Previous studies have reported similar prevalence of 29.0% and 40.0% for depression and 21.7% for anxiety disorders among HIV patients [6,7,10]. However prevalence as high as 63% and 77.1% has been reported among HIV patients in other studies [9,16]. This calls for a proper integration of mental health services in HIV care so as to address the prevailing psychosocial needs of PLHIV as they adapt to the challenge of living with a chronic and at the moment uncurable disease.
Similarly, we found a higher prevalence rate of 21.9% for comorbid anxiety and depression in this study among HIV positive patients compared to a rate of 14.5% among the controls. The prevalence rate among the HIV positive patients was far higher than a prevalence rate of 5.3% reported in another study in this environment . However, similar prevalence has been reported in another study . The differences in the various prevalent rates may be due to the different diagnostic tools, sample size variations and different locations of the study.
In this study, depression and anxiety were more common among females. This was also reported by other researchers [8,9,17,18]. Marriage as observed in this study appeared to be protective against depression but not against anxiety disorder, as fewer proportion of married HIV positive patients had depression compared to those who were divorced or widowed. Similar studies have also reported that being unmarried or divorced were risk factors for psychiatric morbidity among HIV patients [8,10]. Possible reasons for the high rate especially among divorced respondents include low selfconfidence and possible financial problems . Furthermore, the loss of a close confidant and possibly poor social support system could be responsible for the level of depression among the widowed and divorced. On the contrary, Elbadawi et al. reported high psychiatric morbidity in married HIV patients .
The emotional burden associated with low income could be responsible for the reported depression and anxiety in our study. Most of the respondents earned less than two dollar per day and they could be faced with the challenge of meeting financial obligations .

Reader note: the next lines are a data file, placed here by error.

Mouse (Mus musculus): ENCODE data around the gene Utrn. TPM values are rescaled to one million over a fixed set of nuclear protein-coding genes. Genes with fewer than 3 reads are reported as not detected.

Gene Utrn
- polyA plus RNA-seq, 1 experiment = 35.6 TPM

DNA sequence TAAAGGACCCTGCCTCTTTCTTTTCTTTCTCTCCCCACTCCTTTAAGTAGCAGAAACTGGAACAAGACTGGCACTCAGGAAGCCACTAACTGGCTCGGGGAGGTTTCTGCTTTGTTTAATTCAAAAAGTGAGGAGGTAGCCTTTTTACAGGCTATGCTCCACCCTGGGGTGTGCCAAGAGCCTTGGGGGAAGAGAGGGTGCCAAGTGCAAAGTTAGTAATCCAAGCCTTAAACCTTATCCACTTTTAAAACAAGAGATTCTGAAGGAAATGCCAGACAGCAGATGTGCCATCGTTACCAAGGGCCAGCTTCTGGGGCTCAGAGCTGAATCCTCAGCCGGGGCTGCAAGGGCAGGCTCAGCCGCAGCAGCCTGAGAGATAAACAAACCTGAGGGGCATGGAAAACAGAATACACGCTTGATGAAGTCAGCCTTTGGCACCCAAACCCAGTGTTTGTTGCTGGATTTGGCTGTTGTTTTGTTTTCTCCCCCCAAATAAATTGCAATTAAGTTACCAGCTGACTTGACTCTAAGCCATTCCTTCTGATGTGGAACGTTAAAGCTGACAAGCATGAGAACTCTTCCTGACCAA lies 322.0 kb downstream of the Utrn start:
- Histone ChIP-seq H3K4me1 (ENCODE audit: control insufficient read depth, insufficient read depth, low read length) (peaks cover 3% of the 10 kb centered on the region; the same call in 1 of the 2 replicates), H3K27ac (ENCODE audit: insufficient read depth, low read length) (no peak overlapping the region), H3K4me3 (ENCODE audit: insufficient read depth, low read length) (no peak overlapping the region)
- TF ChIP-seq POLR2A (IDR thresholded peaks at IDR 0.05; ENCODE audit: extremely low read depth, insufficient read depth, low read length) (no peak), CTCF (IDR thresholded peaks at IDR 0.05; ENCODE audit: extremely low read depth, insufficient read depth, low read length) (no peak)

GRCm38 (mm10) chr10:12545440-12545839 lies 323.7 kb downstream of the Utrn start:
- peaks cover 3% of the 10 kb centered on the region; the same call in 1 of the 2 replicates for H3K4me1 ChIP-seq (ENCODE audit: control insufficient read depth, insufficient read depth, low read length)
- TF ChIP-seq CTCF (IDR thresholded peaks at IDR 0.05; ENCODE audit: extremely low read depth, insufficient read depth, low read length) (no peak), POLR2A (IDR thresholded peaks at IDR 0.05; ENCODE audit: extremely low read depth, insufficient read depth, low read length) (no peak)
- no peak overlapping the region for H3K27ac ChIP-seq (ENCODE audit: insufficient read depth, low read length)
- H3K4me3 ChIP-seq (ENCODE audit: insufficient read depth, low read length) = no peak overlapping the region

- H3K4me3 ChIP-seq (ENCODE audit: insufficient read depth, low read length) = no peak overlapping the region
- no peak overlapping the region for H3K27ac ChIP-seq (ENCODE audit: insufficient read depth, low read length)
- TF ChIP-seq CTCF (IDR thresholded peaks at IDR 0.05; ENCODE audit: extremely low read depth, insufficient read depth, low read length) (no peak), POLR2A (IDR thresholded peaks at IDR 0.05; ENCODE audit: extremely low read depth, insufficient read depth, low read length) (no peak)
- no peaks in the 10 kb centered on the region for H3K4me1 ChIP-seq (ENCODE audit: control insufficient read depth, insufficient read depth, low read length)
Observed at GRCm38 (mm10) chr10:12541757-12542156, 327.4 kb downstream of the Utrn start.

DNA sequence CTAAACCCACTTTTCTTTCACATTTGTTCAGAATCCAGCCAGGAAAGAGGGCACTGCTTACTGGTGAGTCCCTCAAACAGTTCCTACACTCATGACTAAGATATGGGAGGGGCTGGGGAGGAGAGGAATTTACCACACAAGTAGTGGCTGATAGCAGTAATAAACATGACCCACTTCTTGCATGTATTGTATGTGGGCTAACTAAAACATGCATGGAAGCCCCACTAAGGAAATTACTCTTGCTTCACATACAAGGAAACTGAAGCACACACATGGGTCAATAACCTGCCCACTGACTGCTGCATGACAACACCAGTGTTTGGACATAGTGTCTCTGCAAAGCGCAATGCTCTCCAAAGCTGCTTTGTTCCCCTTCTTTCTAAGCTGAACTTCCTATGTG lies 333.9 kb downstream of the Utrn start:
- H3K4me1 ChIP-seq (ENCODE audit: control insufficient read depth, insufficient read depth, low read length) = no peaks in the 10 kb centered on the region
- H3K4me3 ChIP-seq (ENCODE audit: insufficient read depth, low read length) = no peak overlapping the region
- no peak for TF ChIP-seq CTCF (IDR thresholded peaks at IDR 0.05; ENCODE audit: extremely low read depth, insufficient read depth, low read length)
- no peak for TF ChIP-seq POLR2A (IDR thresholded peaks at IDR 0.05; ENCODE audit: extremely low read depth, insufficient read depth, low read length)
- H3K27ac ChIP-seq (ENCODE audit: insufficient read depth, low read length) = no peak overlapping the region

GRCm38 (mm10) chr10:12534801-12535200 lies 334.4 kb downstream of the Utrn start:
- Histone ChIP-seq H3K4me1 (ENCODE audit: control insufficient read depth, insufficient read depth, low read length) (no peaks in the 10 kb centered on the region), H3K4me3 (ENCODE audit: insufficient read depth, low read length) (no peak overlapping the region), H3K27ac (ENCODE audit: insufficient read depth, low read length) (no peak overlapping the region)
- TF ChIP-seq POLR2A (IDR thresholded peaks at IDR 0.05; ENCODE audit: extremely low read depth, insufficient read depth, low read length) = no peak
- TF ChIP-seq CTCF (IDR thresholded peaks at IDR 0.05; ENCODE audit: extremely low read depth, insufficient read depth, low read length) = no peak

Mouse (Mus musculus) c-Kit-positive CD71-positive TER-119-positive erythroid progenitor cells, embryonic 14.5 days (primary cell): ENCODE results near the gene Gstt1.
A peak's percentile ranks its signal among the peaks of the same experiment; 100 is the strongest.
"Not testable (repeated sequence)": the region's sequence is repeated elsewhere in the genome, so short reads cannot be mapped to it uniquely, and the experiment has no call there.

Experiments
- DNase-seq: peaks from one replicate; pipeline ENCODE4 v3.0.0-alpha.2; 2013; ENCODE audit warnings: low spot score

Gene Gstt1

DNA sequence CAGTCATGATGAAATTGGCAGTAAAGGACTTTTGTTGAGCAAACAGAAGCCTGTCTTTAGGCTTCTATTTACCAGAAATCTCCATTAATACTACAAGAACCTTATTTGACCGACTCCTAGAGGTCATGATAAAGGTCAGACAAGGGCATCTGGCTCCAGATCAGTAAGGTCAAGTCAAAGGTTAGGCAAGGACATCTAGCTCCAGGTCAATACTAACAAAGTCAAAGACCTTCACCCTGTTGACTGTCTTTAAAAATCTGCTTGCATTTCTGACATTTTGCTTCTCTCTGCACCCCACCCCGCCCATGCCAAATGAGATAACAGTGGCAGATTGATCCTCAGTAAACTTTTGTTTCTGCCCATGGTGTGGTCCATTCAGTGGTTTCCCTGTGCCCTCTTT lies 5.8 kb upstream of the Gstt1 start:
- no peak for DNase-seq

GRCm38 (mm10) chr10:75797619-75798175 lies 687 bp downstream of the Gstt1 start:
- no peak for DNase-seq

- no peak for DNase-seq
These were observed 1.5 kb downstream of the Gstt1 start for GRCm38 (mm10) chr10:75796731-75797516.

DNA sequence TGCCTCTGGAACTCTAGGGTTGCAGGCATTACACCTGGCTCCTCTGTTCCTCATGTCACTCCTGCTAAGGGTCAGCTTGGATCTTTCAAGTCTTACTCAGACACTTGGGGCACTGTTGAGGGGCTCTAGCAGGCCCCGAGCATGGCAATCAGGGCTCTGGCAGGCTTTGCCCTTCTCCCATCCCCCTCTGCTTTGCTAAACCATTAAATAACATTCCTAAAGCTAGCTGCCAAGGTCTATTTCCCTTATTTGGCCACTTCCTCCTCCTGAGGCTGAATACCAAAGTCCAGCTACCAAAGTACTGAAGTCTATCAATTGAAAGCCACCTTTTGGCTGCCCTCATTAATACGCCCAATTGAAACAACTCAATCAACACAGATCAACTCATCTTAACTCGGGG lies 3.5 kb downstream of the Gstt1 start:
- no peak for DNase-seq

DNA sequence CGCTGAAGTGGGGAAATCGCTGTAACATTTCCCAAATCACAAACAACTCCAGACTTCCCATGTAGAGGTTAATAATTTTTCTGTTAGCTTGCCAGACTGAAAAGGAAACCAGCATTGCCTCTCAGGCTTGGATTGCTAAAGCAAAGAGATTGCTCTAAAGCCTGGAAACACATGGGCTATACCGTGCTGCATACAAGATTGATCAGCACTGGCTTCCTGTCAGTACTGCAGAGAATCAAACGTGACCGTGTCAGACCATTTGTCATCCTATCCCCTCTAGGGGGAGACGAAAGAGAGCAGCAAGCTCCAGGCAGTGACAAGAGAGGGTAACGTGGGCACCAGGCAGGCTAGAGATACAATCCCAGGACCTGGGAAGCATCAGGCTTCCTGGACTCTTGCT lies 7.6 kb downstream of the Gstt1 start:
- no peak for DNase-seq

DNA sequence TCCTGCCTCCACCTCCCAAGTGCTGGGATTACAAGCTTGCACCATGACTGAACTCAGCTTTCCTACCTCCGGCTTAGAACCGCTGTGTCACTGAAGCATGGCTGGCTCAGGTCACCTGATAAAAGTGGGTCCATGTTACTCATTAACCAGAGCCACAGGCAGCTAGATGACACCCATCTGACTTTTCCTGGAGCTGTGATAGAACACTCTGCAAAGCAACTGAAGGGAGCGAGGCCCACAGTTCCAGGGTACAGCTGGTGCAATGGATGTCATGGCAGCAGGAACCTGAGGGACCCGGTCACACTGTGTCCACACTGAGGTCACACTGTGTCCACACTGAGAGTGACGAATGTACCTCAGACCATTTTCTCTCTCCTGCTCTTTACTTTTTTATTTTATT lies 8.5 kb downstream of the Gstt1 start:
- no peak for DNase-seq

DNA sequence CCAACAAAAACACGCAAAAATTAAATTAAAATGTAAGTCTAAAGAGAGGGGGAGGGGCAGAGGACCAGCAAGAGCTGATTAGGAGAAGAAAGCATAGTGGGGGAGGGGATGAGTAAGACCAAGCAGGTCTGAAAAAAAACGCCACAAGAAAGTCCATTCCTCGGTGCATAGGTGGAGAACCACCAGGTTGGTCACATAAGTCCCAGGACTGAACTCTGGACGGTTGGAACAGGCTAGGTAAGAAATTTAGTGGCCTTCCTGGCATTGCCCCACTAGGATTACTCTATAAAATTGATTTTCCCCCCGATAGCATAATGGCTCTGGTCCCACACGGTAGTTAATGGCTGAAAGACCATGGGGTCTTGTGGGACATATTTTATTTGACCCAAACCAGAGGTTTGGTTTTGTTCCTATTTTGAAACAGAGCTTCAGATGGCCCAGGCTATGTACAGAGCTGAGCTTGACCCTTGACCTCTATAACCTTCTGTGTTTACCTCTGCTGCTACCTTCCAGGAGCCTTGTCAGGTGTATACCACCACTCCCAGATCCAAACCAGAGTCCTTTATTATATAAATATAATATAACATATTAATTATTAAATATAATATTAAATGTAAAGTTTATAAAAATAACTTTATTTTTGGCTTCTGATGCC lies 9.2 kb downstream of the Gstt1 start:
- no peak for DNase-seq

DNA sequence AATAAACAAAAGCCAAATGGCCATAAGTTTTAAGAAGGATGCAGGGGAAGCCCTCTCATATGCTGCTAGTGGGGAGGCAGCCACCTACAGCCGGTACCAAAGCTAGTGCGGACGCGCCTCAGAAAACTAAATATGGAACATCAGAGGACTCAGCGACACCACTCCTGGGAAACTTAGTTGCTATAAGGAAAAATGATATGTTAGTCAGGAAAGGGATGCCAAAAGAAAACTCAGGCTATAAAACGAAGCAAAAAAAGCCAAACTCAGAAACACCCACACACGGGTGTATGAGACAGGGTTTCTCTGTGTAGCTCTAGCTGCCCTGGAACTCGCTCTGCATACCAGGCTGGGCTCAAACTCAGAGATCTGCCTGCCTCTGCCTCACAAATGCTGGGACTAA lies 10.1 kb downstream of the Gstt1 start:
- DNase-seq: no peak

Illiteracy was another factor found to be associated with depression but not anxiety disorder. Other studies have also reported similar findings [9,21]. Our study found that the unemployed and retired patients had the highest rate of depression. This was collaborated by other studies who reported that unemployment was a risk factor for psychiatric morbidity among HIV patients [10,22].
This study found that lower age of respondents was a possible risk factor for anxiety disorder but not for depression. Younger age as a risk factor for psychiatric morbidity was also reported by other researchers [10,22]. The current CD4 count as opposed to the CD4 count at diagnosis was inversely correlated with depression and anxiety. Other studies have also reported that low CD4 count was a risk factor psychiatric morbidity [22-24]. This may be because patients with lower CD4 count are probably having more symptoms of HIV infection and consequently more emotional and physical disability. The high rate of depression among patients who do not know the HIV status of their spouses may be due to the constant worrying of these patients about their infection and perceived consequences of informing their partners about their HIV status .